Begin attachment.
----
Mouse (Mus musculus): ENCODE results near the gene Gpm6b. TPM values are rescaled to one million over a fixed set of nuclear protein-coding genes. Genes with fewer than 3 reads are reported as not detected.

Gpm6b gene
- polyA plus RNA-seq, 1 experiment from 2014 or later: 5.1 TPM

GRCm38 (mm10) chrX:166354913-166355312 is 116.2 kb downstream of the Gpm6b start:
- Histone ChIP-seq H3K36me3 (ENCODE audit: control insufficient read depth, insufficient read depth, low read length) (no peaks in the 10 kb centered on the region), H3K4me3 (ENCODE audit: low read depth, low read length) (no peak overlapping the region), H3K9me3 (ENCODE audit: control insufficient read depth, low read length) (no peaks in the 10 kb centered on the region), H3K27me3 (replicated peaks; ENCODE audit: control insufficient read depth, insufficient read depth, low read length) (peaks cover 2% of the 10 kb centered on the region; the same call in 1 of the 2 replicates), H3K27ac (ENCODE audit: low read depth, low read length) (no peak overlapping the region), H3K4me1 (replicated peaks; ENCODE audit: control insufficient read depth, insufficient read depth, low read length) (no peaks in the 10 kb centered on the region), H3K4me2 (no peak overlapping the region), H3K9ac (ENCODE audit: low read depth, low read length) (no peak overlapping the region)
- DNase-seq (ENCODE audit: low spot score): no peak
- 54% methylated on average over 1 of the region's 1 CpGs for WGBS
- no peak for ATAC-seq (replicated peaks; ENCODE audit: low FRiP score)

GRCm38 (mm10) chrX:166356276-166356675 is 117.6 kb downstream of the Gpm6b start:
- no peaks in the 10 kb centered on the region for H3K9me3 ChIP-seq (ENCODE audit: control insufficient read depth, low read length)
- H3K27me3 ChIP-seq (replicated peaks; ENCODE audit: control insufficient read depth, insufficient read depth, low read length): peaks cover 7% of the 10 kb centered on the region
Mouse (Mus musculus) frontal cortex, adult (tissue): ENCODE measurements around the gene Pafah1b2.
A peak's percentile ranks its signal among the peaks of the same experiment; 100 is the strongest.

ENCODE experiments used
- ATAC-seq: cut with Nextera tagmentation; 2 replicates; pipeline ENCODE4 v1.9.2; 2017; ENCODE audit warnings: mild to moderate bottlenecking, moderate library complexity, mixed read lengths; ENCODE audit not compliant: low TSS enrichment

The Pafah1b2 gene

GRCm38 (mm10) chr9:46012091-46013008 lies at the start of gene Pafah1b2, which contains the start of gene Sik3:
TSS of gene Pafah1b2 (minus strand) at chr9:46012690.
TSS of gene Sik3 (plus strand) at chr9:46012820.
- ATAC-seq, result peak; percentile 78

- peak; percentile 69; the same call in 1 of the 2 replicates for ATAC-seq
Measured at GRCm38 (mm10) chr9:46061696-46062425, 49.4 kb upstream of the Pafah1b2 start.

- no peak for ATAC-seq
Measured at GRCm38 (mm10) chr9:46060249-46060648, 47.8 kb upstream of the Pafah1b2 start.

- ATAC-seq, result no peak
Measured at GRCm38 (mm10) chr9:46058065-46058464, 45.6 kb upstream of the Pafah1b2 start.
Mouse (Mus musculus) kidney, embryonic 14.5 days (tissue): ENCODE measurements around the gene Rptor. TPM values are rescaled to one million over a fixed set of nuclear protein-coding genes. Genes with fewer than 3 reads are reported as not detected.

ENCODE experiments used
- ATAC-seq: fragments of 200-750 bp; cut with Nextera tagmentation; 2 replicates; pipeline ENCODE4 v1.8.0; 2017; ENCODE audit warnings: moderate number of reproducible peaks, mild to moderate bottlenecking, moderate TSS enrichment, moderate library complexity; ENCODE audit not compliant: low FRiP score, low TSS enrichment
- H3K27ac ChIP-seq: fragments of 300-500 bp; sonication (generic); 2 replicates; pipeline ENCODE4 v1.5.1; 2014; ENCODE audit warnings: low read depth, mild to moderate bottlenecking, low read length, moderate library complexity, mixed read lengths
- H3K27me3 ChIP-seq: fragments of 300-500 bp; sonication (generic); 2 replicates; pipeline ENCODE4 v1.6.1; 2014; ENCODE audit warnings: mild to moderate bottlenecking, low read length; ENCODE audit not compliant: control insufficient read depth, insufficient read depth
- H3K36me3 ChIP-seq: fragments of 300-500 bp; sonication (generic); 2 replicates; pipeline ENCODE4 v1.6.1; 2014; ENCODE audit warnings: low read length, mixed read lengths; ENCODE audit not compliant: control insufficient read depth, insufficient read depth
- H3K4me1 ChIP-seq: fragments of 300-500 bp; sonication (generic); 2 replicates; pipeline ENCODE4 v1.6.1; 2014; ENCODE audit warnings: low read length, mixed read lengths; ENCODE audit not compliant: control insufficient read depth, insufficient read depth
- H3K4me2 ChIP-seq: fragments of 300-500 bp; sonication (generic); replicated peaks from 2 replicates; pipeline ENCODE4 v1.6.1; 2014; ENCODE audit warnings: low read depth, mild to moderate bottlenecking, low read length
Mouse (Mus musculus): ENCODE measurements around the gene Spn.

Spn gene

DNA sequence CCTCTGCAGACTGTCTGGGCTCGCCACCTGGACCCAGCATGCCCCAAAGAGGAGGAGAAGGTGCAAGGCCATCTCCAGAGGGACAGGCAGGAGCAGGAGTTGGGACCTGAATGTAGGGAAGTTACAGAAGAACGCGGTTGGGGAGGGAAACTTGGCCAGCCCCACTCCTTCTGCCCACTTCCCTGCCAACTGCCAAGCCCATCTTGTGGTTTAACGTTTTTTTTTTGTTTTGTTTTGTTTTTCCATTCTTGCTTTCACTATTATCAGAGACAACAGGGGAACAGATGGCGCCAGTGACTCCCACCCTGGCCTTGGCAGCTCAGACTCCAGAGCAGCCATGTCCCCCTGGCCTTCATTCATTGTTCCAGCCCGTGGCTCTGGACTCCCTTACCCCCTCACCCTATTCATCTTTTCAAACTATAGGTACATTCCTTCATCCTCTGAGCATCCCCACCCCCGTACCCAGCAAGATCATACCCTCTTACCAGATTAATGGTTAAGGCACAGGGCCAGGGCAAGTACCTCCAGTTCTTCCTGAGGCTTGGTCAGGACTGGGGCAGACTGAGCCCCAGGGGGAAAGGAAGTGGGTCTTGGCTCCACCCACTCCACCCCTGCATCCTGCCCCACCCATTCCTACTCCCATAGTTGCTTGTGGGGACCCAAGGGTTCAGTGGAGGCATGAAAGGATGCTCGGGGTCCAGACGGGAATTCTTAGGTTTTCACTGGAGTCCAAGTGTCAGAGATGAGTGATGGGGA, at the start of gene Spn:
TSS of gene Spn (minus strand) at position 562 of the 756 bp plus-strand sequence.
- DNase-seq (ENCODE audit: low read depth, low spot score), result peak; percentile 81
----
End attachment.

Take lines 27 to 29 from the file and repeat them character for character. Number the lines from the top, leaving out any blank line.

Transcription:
Mouse (Mus musculus) kidney, embryonic 14.5 days (tissue): ENCODE measurements around the gene Rptor. TPM values are rescaled to one million over a fixed set of nuclear protein-coding genes. Genes with fewer than 3 reads are reported as not detected.

ENCODE experiments used
- ATAC-seq: fragments of 200-750 bp; cut with Nextera tagmentation; 2 replicates; pipeline ENCODE4 v1.8.0; 2017; ENCODE audit warnings: moderate number of reproducible peaks, mild to moderate bottlenecking, moderate TSS enrichment, moderate library complexity; ENCODE audit not compliant: low FRiP score, low TSS enrichment